• Koren-Schwartzer N, Chen-Zion M, Ben-Porat H, Beitner R. Serotonin-induced decrease in brain ATP, stimulation of brain anaerobic glycolysis and elevation of plasma hemoglobin; the protective action of calmodulin antagonists. Gen Pharmacol. 1994 Oct;25(6):1257-62. "1. Injection of serotonin (5-hydroxytryptamine) to rats, induced a dramatic fall in brain ATP level, accompanied by an increase in P(i). Concomitant to these changes, the activity of cytosolic phosphofructokinase, the rate-limiting enzyme of glycolysis, was significantly enhanced. Stimulation of anaerobic glycolysis was also reflected by a marked increase in lactate content in brain."
  • Langeslag, S. J. E. (in press). Is the serotonergic system altered in romantic love? A literature 
  • Lefebvre H, Contesse V, Delarue C, Feuilloley M, Hery F, Grise P, Raynaud G, Verhofstad AA, Wolf LM, Vaudry H. Serotonin-induced stimulation of cortisol secretion from human adrenocortical tissue is mediated through activation of a serotonin4 receptor subtype. Neuroscience. 1992;47(4):999-1007.
  • Malick JB, Barnett A. The role of serotonergic pathways in isolation-induced aggression in mice. Pharmacol Biochem Behav. 1976 Jul;5(1):55-61. "Male mice that became aggressive following four weeks of social isolation were treated with seven known serotonin receptor antagonists. All of the antiserotonergic drugs selectively antagonized the fighting behavior of the isolated mice; the antiaggressive activity was selective since, at antifighting doses, none of the drugs either significantly altered spontaneous motor activity or impaired inclined-screen performance. Antagonism of 5-HTP-induced head-twitch was used as an in vivo measure of antiserotonergic activity and a statistically significant correlation existed between potency as an antiserotonergic and potency as an antiaggressive. PCPA, a serotonin depletor, also significantly antagonized isolation-induced aggression for at least 24 hr postdrug administration."
  • Martin C. Endocrine Physiology. 1985 "High oxygen tensions accelerate serotonin synthesis in vitro, and animals breathing pure oxygen make larger amounts than controls. On the other hand, animals living at high altitudes do not seem to experience serious difficulties."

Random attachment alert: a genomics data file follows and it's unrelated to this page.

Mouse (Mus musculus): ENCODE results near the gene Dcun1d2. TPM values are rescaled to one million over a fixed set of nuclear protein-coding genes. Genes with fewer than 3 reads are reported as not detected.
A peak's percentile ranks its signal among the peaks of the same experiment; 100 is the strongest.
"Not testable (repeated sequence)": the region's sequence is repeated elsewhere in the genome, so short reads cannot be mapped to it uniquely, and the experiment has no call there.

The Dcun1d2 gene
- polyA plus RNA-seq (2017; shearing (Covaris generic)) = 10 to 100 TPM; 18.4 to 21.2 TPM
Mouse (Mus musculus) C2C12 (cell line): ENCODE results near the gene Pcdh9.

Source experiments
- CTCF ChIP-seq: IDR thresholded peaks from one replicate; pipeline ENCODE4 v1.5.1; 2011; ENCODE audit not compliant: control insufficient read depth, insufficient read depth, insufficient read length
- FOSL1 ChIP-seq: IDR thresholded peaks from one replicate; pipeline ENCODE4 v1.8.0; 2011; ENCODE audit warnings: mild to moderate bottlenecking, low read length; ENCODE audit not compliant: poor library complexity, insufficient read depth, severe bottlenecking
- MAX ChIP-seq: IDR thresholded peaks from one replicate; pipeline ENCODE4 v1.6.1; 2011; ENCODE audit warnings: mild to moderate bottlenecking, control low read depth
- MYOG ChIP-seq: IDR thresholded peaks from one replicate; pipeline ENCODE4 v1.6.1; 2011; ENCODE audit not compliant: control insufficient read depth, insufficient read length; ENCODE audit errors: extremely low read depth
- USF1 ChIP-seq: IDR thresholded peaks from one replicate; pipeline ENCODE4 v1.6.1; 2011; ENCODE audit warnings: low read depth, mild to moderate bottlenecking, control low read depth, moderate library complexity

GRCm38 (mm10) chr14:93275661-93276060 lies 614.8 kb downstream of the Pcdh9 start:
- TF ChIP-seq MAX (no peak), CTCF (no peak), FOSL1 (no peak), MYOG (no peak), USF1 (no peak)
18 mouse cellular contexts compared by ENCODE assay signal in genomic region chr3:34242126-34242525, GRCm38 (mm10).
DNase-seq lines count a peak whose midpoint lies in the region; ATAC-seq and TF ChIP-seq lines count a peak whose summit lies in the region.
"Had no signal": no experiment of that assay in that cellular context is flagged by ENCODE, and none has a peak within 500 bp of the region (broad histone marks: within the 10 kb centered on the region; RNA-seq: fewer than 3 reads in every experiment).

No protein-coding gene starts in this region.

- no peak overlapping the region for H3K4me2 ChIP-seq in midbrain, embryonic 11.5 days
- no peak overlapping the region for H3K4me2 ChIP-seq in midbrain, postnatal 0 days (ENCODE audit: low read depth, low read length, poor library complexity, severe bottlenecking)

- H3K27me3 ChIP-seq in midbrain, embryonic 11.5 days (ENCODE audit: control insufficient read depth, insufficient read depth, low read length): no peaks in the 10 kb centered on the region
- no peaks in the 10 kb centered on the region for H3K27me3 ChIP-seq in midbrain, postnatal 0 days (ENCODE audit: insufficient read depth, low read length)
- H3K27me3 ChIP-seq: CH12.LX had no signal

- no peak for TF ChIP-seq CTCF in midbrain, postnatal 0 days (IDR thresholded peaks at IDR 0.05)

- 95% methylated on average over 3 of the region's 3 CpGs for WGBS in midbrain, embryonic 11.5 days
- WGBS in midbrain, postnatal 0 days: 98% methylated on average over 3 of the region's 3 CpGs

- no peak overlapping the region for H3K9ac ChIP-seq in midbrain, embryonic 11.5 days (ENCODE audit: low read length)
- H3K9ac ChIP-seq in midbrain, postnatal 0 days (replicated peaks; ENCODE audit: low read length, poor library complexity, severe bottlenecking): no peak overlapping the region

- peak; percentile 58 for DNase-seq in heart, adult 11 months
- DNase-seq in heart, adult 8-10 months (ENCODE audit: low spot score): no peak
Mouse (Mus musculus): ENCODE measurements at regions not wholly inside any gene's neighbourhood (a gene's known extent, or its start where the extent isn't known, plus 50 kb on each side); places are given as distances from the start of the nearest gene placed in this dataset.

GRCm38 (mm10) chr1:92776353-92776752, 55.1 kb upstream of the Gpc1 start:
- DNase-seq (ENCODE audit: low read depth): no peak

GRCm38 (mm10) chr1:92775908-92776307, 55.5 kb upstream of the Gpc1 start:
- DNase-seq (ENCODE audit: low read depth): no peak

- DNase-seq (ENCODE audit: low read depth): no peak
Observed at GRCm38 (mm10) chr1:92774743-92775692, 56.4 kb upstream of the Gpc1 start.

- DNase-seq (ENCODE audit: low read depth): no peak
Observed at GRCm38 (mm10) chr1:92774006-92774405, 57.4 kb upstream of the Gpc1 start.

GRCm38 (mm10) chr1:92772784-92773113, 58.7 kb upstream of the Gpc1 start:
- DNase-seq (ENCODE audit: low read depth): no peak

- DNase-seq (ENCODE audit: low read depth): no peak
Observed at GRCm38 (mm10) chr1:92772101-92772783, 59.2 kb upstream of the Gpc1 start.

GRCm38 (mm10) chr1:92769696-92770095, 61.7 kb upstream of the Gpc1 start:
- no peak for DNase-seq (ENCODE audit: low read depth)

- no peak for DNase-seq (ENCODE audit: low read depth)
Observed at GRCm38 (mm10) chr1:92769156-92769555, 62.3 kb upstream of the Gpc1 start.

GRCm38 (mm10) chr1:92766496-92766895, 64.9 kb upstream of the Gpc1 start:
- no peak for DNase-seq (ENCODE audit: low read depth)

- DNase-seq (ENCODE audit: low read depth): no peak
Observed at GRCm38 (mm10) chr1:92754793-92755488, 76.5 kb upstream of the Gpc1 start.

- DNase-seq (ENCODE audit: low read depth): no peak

• Martin C. Endocrine Physiology. 1985 "Serotonin is now known to be identical with a regulator initially called enteramine that is released from the cells. It stimulates the contraction of intestinal smooth muscle and increases the tone."
  • Martin C. Endocrine Physiology. 1985. "An alternative suggestion is that the peripheral receptors can be divided into "musculotropic" and "neurotropic" types. LSD, methysergide, and BOL are among the most effective blockers of the smooth muscle effects."
  • Martin C. Endocrine Physiology. 1985. "Cyporpheptadine strongly antagonizes 5-HT stimulation of smooth muscle, but it is a potent histamine blocker as well.
  • Martin C. Endocrine Physiology. 1985. "Glucocorticoids exert early influences on the brain that tend to elevate mood and increase the sense of “well-being”. Larger amounts can bring on temporary euphoria. However, the secondary effects include psychic depression. Patients with chronically elevated levels tend to have mood swings. They have been known to display bizarre behavior and to suffer hallucinations.”
  • Martin C. Endocrine Physiology. 1985. "The amine [serotonin] plays important roles in the regulation of pituitary hormone secretion. It is implicated in promoting prolactin release in response to suckling stimulus, and it affects the secretions of growth hormone, ACTH, TSH, and the gonadotropins." "Serotonin acts centrally to affect renin release, and it promotes ACTH secretion." "Approximately 98% of total serotonin is found outside of the central nervous system. The blood platelets and gastrointestinal tract account for around 95% and serotonin is a component of both central and peripheral mast cells."
  • McMillen BA, Scott SM, Williams HL, Sanghera MK. Effects of gepirone, an aryl-piperazine anxiolytic drug, on aggressive behavior and brain monoaminergic neurotransmission. Naunyn Schmiedebergs Arch Pharmacol. 1987 Apr;335(4):454-64. "In support of this conclusion was the observed potentiation of antiaggressive effects by blocking 5HT receptors wit small doses of methiothepin or methysergide, which would exacerbate the decreased release of 5HT caused by gepirone. These results are in harmony with reports that decreased serotonergic activity has anxiolytic-like effects in animal models of anxiety."